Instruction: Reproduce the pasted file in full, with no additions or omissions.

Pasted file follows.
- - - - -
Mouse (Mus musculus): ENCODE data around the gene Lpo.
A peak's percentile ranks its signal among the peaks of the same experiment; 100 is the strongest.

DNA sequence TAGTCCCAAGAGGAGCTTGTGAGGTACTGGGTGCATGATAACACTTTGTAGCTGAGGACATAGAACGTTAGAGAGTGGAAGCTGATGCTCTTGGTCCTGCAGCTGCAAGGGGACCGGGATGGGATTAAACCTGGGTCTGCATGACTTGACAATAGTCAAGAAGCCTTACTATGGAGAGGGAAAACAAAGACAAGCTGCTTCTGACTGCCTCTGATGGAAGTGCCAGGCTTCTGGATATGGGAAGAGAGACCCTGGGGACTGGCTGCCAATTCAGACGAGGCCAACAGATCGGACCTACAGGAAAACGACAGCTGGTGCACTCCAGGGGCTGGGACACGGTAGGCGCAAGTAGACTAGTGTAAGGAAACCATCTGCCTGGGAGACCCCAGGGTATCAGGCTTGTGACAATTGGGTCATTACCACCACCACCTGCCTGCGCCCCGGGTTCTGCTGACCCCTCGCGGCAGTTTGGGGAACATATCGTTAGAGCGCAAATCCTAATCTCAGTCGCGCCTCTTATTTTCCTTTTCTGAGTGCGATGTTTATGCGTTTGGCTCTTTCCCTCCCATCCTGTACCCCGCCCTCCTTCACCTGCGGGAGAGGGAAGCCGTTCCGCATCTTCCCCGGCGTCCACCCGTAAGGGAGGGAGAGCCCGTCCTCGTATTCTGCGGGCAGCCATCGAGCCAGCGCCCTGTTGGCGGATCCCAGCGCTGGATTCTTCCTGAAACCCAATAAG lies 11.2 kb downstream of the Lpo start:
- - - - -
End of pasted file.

Mouse (Mus musculus): ENCODE data around the gene Lpo.
A peak's percentile ranks its signal among the peaks of the same experiment; 100 is the strongest.

DNA sequence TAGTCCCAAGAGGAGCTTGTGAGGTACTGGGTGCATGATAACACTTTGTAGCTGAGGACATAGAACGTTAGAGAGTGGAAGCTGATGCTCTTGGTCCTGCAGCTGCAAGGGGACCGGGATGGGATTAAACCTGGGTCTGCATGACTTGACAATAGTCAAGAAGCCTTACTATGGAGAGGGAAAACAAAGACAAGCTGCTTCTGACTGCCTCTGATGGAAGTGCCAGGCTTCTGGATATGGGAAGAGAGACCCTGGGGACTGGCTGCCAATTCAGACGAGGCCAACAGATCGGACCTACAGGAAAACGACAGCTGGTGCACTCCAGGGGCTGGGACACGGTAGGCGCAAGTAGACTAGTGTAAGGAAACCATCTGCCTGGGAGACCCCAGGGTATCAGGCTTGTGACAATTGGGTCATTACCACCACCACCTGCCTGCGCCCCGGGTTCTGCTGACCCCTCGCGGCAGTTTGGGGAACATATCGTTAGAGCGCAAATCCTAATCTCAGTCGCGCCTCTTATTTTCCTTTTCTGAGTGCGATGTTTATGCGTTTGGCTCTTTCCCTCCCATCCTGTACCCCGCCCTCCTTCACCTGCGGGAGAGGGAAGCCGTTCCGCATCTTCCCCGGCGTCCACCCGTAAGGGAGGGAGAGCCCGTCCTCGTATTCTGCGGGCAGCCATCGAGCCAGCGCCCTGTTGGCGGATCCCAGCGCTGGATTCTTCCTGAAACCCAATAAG lies 11.2 kb downstream of the Lpo start: